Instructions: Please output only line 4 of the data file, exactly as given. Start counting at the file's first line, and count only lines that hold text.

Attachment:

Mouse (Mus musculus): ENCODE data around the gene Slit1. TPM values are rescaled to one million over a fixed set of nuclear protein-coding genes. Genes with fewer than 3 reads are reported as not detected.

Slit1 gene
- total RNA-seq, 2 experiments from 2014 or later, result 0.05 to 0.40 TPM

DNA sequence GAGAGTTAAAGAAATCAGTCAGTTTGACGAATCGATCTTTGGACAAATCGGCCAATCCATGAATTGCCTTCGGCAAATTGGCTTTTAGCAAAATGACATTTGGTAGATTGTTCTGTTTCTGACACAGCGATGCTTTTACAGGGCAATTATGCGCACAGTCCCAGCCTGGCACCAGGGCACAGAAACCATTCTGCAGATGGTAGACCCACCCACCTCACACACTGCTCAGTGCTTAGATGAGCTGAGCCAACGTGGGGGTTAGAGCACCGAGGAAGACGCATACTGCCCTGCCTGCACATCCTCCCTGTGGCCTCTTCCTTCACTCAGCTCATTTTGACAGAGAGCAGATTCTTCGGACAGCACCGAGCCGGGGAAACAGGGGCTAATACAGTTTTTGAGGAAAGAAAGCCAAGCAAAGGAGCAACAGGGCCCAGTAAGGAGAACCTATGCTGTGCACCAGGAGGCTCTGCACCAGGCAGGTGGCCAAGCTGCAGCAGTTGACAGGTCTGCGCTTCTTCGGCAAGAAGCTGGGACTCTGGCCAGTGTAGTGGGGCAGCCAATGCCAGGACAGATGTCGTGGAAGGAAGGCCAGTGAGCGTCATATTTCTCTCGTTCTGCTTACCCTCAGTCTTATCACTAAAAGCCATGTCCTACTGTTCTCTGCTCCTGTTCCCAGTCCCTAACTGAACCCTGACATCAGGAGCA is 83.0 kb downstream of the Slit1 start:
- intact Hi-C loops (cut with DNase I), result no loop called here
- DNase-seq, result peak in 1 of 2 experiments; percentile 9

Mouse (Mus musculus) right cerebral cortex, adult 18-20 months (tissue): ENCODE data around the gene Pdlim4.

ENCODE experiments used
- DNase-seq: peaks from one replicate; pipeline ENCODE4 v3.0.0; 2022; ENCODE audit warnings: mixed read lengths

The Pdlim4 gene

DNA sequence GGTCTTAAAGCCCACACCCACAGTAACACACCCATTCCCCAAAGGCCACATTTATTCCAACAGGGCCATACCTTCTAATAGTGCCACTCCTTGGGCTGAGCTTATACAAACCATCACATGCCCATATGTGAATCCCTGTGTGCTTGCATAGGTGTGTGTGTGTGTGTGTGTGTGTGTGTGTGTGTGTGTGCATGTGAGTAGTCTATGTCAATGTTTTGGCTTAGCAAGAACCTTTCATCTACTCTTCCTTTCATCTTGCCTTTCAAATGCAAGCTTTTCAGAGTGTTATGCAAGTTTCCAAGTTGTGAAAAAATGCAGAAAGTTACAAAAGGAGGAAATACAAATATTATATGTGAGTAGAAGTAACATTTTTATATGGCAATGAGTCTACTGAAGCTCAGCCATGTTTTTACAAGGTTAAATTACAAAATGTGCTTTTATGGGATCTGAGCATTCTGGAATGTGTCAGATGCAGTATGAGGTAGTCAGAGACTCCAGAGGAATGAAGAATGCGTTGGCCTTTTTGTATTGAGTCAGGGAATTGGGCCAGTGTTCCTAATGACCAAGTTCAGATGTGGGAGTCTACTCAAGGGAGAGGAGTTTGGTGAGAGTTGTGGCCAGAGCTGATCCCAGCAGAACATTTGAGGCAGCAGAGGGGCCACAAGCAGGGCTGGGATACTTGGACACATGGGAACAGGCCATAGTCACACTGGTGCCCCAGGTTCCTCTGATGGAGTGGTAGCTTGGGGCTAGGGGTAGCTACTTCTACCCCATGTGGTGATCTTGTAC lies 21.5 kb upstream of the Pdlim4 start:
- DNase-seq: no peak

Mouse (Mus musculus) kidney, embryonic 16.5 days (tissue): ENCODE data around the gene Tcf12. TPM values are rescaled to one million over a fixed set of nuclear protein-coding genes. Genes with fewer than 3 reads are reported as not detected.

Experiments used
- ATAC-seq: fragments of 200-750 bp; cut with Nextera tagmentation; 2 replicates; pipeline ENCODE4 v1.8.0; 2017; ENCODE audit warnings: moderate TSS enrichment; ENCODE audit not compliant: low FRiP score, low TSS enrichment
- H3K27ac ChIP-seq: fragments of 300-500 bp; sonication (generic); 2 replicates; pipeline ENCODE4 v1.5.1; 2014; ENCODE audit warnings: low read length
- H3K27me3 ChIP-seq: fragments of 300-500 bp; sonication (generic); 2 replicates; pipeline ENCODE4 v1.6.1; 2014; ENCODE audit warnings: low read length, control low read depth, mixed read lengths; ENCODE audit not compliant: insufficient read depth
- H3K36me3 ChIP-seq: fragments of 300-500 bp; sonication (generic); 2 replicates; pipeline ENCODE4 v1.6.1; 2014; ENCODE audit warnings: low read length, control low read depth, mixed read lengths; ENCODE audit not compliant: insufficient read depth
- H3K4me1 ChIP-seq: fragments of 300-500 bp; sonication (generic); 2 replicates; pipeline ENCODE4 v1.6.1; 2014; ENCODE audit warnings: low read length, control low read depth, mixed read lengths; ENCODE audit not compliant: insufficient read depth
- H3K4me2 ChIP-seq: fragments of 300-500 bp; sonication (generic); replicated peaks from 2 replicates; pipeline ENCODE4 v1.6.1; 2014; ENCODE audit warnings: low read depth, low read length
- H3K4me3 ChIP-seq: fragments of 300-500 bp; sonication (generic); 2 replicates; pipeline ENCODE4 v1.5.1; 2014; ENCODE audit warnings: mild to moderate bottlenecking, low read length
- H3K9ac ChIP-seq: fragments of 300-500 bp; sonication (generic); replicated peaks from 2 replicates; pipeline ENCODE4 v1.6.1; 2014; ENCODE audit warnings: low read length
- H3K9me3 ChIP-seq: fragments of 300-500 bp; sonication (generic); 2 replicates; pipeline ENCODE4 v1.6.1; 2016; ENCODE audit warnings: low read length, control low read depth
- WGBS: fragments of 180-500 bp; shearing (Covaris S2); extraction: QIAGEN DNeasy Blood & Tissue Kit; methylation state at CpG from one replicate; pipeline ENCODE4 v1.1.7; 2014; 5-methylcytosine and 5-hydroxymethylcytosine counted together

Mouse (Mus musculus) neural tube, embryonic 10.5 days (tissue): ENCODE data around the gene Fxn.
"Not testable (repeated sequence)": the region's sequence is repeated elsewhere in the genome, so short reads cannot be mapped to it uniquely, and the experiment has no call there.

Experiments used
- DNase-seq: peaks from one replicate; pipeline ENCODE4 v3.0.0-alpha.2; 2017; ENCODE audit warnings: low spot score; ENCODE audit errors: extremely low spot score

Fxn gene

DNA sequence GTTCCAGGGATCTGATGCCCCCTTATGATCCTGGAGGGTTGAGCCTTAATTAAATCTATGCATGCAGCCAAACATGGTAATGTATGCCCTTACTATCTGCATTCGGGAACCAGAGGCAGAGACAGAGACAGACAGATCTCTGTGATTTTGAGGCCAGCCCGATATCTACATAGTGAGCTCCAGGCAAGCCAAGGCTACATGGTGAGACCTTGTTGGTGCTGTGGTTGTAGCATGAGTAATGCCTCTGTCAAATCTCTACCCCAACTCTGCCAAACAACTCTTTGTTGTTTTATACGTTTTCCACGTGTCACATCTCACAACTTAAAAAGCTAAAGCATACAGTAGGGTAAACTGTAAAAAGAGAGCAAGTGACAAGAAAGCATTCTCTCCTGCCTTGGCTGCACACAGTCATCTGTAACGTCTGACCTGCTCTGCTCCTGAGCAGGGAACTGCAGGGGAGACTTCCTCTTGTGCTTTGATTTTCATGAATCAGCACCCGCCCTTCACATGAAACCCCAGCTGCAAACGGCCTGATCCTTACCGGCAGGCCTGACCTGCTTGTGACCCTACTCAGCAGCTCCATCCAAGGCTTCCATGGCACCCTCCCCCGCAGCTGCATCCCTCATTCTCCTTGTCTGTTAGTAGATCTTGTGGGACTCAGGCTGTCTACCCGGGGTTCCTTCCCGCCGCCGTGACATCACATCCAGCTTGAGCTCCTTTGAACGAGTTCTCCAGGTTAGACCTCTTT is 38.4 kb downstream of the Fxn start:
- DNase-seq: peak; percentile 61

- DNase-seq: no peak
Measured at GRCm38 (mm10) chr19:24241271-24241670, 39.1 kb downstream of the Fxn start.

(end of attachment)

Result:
DNA sequence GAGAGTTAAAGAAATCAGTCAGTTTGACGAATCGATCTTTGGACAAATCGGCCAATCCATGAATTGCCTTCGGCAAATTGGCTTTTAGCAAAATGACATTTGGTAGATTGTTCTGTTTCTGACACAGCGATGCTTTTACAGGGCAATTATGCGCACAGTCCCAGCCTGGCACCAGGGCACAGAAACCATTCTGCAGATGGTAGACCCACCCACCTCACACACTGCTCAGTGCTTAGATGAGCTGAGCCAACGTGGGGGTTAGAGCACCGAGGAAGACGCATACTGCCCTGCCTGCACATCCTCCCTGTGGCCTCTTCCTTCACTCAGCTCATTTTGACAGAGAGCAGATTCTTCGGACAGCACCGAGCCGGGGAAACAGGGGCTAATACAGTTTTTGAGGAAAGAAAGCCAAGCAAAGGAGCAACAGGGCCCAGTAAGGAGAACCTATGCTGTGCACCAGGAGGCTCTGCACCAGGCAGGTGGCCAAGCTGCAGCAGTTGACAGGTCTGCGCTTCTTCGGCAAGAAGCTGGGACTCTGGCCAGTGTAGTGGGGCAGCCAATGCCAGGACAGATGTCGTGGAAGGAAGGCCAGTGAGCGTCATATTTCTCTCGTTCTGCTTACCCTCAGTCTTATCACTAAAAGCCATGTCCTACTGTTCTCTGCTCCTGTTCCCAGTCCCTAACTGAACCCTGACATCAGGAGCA is 83.0 kb downstream of the Slit1 start: